Creative articles about embroidery

Lesson 28: BERNINA Embroidery Software V8: Multi-Hooping part 3 – the actual embroidery

With the previous two lessons about this topic – 25 and 26 – all preparations for making a large embroidery design via Multi-Hooping are explained. With this lesson the actual embroidery will be done, via my B770QE. 

Paper pattern printouts.

With the last lesson, I have transferred the flower wreath to my USB stick, in two hoopings. Printed the preview at 100% (actual size), which will need to be taped together to get a full pattern.  

As well as the large example, where both Jumbo Hoops are placed together, will need to be taped: all six printouts, which will give you a good overview.  

I have also printed the two separate rings: the first red = right and the second blue = left.

To be sure the overlaps are placed correct, I have placed both printouts on top of each other, where the markings need to meet. This will be ok. 

Markings on fabric.

I have chosen a bright blue denim, ironed it and placed it with the right side up.  Markings will be added, using white tailor’s cloth. This color will show on the blue denim. If you are using a different color fabric, perhaps you will need yellow tailor’s chalk. 
TIP: I have tried the chalk on the edge of the fabric, to see if it can be brushed away: it worked just fine. I have cut the printouts open in the middle (cross hair) because I want to make a marking there too. 

These are the markings I have placed: now I can use them as reference points for placements with my Jumbo Hoop. 

I am using different colors than the original ones: I didn’t change that with my design in V8, but will do this by choosing different spools of Sulky Rayon 40, by placing them in the embroidery sequence. This is the fastest way to change at the last minute, or use just one printout for different projects.

The importance of the right stabilizer.

I will use Filmoplast in my Jumbo Hoop: the only one I will actually hoop. By removing the top paper layer, a sticky underside will appear. The fabric will ‘float’ on top of that. This will prevent hoop burning, and I can remove and replace the fabric as much as I want before embroidery. The paper top layer of Filmoplast has a grid, which can help you with exact placement in the hoop.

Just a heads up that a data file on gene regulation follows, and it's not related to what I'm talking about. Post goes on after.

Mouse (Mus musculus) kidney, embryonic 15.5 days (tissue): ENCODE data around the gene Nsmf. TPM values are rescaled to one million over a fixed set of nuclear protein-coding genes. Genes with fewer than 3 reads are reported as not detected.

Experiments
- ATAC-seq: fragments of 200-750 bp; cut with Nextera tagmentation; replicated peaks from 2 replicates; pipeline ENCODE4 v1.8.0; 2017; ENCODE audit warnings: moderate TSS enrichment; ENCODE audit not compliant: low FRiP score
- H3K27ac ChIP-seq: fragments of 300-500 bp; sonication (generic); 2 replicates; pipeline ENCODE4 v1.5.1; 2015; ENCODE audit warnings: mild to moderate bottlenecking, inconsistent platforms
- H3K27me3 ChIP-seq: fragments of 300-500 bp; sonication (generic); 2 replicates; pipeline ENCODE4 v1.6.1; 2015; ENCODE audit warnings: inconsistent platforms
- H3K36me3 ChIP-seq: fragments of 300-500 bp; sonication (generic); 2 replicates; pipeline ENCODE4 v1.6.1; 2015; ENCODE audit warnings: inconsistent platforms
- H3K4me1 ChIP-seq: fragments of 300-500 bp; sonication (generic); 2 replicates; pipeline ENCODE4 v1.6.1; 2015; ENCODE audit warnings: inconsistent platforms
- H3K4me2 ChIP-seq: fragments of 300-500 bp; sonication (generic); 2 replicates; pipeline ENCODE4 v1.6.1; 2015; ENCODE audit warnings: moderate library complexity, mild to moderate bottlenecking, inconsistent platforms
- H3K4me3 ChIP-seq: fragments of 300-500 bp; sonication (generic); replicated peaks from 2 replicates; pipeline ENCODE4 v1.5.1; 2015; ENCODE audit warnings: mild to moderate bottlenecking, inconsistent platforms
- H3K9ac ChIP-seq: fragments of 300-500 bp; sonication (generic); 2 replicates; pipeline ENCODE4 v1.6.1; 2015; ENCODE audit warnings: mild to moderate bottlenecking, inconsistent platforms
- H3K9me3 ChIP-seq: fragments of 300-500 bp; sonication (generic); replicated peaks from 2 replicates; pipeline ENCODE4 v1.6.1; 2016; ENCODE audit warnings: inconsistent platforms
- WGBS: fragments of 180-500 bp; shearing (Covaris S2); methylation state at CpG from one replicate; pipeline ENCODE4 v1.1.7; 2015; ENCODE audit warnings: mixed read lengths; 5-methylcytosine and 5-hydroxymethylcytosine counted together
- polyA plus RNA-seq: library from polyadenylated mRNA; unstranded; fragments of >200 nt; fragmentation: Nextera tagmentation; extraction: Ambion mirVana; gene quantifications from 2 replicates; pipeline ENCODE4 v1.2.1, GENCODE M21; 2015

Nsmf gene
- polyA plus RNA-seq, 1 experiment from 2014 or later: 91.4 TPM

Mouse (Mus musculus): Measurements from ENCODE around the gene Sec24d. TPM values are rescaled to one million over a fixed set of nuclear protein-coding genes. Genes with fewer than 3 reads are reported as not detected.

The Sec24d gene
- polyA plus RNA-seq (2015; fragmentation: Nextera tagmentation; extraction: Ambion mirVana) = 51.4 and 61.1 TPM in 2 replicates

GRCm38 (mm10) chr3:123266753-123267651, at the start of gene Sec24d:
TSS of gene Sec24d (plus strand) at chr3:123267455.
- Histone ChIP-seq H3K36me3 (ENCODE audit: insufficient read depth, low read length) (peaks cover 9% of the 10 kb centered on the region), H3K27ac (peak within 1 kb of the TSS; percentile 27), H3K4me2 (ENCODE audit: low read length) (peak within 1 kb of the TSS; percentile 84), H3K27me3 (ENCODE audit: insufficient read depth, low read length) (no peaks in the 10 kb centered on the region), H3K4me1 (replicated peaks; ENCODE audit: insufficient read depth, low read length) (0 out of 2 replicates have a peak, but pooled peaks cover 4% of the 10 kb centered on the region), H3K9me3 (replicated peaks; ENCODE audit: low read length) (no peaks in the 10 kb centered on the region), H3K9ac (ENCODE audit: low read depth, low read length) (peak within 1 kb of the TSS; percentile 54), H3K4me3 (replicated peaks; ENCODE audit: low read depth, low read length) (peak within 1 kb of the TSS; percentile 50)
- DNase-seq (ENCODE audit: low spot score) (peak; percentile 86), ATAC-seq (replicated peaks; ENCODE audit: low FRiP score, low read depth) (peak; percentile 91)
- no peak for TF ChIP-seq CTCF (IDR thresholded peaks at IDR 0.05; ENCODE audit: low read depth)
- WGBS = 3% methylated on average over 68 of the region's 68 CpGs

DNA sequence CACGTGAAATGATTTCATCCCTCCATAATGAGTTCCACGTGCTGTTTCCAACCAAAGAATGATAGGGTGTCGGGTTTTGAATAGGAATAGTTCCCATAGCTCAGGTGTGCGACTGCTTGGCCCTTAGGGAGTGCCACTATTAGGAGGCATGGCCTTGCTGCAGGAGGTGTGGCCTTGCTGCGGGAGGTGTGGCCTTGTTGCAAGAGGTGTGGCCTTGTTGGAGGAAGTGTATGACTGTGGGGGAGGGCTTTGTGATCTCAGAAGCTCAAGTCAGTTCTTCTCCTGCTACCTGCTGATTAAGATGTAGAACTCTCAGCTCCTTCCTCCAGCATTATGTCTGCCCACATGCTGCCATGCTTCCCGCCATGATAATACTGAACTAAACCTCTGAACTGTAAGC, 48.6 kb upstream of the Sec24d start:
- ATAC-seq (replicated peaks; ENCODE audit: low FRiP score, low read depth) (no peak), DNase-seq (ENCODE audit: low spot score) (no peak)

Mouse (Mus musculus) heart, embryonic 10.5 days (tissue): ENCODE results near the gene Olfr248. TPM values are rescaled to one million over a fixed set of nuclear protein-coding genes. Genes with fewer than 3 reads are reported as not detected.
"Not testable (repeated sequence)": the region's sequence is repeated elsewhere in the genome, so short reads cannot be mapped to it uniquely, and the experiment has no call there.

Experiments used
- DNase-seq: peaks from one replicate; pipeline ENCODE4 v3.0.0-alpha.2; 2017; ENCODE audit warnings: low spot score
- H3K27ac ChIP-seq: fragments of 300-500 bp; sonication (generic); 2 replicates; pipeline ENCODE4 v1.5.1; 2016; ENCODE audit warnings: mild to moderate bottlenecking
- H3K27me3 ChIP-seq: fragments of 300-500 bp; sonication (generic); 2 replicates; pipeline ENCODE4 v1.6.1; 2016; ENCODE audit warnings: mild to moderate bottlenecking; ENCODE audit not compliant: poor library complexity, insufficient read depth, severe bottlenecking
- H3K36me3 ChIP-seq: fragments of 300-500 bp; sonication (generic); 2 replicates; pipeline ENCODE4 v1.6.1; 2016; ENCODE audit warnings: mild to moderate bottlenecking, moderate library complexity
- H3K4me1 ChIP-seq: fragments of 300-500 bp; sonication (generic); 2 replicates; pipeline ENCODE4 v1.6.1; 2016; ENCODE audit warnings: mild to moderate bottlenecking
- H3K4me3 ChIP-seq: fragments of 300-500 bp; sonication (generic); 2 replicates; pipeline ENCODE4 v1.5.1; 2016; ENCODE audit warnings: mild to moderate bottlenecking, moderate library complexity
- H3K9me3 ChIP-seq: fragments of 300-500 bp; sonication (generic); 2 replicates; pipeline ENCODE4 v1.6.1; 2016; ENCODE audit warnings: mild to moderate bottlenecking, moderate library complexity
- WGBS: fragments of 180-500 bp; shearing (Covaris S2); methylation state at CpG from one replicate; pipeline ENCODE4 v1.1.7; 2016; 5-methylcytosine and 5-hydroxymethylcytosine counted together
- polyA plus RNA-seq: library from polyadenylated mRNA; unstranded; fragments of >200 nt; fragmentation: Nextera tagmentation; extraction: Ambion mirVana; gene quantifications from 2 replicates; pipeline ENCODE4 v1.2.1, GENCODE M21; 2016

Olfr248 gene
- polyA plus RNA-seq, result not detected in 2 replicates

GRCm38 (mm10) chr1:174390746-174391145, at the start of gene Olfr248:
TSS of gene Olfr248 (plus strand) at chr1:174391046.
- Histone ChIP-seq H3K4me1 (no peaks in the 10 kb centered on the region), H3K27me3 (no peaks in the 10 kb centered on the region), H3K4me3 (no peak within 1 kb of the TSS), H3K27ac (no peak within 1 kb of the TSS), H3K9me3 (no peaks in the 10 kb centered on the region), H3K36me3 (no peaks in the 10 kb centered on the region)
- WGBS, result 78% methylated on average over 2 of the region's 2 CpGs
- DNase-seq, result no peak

I am using the printout for the right side (red, first hoop) to see where the middle marking should be: I am using a blue water soluble pen to transfer the marking onto the sticky part of the Filmoplast. 

The fabric is placed on top of the sticky Filmoplast in the Jumbo Hoop: markings matching. 

Checking if all went well with hooping: placing the printout back in the hoop. So far so good. 

Now comes the actual check: the Jumbo Hoop is placed on the embroidery module of my B770QE, and the Embroidery Foot #26 should be right in the (embroidery) center of the fabric/hoop, after I have prompted my machine to do so. A slight correction was needed, but – as you can see – it was placed almost exactly right. 

It is important to check this, because my Jumbo Hoop doesn’t use the entire space (I am missing 5 cm to the left/total length of the Jumbo Hoop, because of the space between needle and machine. With higher types of BERNINA machines (like the 8-series), you can use the entire space of the Jumbo Hoop). Don’t think it will be ok, always check. If you need to adjust just a couple of millimeters, use the knobs on the right of your machine to ‘find’ the center point and match it with your embroidery foot. 

The first hooping.

My machine was set to work: it all went very well. The sticky layer of the Filmoplast made sure the fabric wasn’t shifting during embroidery. Normally I would have the machine make basting stitches around a design, but with Multi-Hooping, I don’t want extra lines/holes etc. but a clear view of the markings, which will be made after the actual embroidery is done.

You can always choose to use a glue spray, but I am not a fan: it will stick to your needle if you spray too much, while the denim is thick enough to be set firmly onto the stabilizer. But that’s up to you. If you do want to use a glue spray, just spray a very thin layer. But again, with Filmoplast, you won’t need that.